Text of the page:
• Alliance-based Service Discovery for Ad-Hoc Environments (Allia) [12]
  • Grid Service Discovery (GSD) [13]
  • DEAPspace [14]
  • Konark [15]
  • Service Awareness and Discovery in Mobile Ad Hoc Network (SANDMAN) [16]
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These protocols facilitate discovery of various network services independent of the underlying routing protocol. Hence, these protocols rely on a MANET routing protocol for providing end-to-end routing of service discovery messages creating additional overhead to support service discovery functions in addition to routing functions.

Service Discovery Independent of Routing

All service discovery protocols implemented independent of the routing layer require the support of a routing protocol. This creates additional control message overhead. These protocols can be further categorized based on the service discovery architecture, which can be centralized, direct, or hybrid in nature.

Centralized Approach to Service Discovery

In the centralized approach dedicated service coordinator nodes are responsible for providing information regarding the available services in the network. Using such a centralized method is not suitable for a mobile ad hoc environment. Link conditions and interference in the wireless network can cause topology partitioning and make the central specialized service directory nodes unreachable. This can further limit service discovery and lookup, hence preventing nodes from locating available services in the network. The Universal Description, Discovery and Integration (UDDI) service discovery scheme [9] is an example of a centralized approach.

Direct Approach to Service Discovery

As an alternative to the centralized methods, direct approaches define a decentralized architecture without relying on particular designated nodes. A client floods the network with service discovery messages. Each service provider then responds with a service reply message if it finds a match to the service request. This direct approach can be expensive in ad hoc networks that have limited wireless communications resources since it may cause a large number of broadcast messages to be transmitted throughout the network whenever a client attempts to locate a particular service. This creates significant overhead in the case of on-demand routing protocols. In proactive routing protocols, the service discovery messages do not affect the number of routing messages. Additionally, the direct approach has the potential drawback of limiting the service availability in presence of topology partitioning. The service discovery schemes that follow a direct approach include. Universal Plug and Play (UPnP) [8], Service location Protocol (SLP) [11] and DEAPspace [14].
Hybrid Approach to Service Discovery
The hybrid approach combines aspects of both direct and centralized solutions. Using the hybrid approach can further limit periodic exchanges of service discovery message broadcasts to a node’s neighborhood. These schemes may rely on hierarchies where particular nodes proactively broadcast service discovery messages in the network to announce availability of new resources. Protocols that utilize a hybrid service discovery architecture are Salutation, Konark, Jini.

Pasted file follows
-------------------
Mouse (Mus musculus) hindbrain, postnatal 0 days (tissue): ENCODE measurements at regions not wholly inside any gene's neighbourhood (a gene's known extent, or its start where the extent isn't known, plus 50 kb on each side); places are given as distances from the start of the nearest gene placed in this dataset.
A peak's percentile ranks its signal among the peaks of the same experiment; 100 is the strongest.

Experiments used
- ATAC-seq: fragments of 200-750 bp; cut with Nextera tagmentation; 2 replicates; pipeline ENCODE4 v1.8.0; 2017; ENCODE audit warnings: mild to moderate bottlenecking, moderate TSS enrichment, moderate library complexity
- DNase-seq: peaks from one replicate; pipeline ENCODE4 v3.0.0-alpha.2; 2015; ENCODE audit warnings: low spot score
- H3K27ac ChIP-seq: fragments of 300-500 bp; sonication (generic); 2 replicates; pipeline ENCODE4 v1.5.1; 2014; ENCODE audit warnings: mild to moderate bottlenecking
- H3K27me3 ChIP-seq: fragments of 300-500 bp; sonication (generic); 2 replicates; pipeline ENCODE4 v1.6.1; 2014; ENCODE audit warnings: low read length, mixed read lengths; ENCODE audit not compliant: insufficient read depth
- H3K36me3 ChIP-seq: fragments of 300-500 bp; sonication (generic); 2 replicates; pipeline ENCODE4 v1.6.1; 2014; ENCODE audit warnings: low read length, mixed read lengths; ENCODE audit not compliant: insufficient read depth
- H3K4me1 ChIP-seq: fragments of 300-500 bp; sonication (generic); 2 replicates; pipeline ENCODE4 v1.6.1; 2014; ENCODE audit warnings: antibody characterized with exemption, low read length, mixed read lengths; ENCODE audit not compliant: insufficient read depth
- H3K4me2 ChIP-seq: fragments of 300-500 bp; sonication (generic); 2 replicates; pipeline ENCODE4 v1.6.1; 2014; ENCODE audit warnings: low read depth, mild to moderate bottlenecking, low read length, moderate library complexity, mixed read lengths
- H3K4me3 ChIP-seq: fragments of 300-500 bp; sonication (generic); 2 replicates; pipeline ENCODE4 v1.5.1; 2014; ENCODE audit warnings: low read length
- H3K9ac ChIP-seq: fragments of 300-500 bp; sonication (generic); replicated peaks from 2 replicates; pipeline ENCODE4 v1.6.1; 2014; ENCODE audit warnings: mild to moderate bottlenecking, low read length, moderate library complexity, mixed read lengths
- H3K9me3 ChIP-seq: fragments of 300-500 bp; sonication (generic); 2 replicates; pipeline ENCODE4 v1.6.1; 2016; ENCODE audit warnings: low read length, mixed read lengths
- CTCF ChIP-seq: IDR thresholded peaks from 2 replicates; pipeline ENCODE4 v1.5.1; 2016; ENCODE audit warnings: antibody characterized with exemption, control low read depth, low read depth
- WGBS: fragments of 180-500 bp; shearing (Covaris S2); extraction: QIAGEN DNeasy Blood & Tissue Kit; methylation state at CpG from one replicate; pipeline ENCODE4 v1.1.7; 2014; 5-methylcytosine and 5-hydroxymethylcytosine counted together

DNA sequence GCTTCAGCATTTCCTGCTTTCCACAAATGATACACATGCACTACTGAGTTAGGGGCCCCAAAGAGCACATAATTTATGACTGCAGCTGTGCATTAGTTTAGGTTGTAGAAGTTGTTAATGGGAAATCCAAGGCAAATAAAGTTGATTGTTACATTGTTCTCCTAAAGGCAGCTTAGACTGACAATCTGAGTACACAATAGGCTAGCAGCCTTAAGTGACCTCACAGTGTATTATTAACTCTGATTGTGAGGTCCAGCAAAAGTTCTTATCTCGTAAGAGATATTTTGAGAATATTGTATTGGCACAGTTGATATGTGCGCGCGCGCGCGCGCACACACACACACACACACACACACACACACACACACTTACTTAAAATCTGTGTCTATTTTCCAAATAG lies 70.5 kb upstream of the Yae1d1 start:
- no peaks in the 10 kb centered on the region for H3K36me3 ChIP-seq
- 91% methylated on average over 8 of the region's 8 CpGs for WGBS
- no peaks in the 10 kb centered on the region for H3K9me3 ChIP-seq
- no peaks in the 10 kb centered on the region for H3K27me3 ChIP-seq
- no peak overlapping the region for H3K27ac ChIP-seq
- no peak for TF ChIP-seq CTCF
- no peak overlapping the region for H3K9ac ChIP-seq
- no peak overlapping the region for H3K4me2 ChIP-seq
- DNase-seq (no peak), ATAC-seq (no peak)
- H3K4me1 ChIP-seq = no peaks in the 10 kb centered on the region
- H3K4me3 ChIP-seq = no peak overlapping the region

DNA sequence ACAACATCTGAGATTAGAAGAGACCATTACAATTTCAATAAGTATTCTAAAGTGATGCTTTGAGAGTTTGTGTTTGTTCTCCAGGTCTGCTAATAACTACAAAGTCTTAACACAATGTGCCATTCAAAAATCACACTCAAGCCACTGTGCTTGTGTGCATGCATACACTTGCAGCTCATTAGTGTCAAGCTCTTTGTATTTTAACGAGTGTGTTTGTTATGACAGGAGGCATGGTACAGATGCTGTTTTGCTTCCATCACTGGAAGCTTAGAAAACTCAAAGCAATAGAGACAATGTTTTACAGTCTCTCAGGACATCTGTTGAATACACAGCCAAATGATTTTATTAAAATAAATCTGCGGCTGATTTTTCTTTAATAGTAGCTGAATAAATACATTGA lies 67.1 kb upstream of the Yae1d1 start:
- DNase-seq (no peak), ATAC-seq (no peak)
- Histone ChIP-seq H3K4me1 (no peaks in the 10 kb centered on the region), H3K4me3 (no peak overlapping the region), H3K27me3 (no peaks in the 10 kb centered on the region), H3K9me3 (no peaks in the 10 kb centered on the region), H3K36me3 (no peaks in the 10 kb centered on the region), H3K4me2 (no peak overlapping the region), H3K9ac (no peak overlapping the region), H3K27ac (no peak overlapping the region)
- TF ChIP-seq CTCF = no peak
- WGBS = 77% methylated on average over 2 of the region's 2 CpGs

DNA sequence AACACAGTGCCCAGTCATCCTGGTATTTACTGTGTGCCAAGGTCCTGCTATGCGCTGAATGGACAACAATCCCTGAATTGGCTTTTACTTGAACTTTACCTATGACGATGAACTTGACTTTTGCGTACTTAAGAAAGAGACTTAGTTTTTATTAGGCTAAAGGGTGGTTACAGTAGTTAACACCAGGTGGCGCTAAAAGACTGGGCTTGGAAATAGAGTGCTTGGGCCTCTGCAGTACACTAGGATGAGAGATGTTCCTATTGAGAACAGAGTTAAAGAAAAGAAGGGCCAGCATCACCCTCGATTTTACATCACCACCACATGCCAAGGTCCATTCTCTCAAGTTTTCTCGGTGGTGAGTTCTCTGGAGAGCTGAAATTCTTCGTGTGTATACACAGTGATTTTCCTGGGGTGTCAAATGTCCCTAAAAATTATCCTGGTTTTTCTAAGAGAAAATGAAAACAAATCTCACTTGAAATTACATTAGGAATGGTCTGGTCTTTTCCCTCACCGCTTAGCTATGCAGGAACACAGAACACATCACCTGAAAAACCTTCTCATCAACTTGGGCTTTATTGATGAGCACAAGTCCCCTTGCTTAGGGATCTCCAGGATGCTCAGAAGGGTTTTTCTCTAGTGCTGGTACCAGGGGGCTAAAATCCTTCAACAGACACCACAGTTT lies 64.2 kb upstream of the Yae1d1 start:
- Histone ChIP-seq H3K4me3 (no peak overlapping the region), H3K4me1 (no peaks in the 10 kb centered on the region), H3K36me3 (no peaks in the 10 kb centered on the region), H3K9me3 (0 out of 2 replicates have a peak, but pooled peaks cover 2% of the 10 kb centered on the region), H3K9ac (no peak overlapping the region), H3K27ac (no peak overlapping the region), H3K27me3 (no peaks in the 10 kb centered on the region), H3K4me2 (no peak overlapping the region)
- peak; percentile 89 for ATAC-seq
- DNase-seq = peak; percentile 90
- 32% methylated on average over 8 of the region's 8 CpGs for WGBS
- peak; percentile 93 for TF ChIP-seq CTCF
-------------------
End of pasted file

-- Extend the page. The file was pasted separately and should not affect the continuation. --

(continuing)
Service Discovery Integrated with Routing

The proposed protocols for MANET service discovery that are independent of the routing protocol can lead to a high level of messaging overhead. It is important to realize that both the service discovery and the underlying routing protocol utilize flooding techniques to discover other nodes and resources in the network. Hence, integrating service discovery with the routing protocol can significantly reduce additional control overhead and significantly increase service availability in mobile ad hoc environments.
Additionally, good service selection based on a routing protocol’s route and topology information can group clients with nearby servers, resulting in localized communication that can reduce interference and allow for multiple concurrent transmissions in different parts of the network. The cross-layer service discovery approach, which integrates service discovery and routing, leverages existing routing control messages for service discovery and allows clients to switch to closer servers as the network topology changes. As a result, the number of control messages needed for service discovery can be reduced by coupling service discovery with the underlying MANET routing protocol. In Section 2.4.1 and 2.4.2 the integration strategies are further categorized based on the underlying routing protocol used for disseminating service discovery messages throughout the network.

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Service Discovery using Reactive Routing Protocols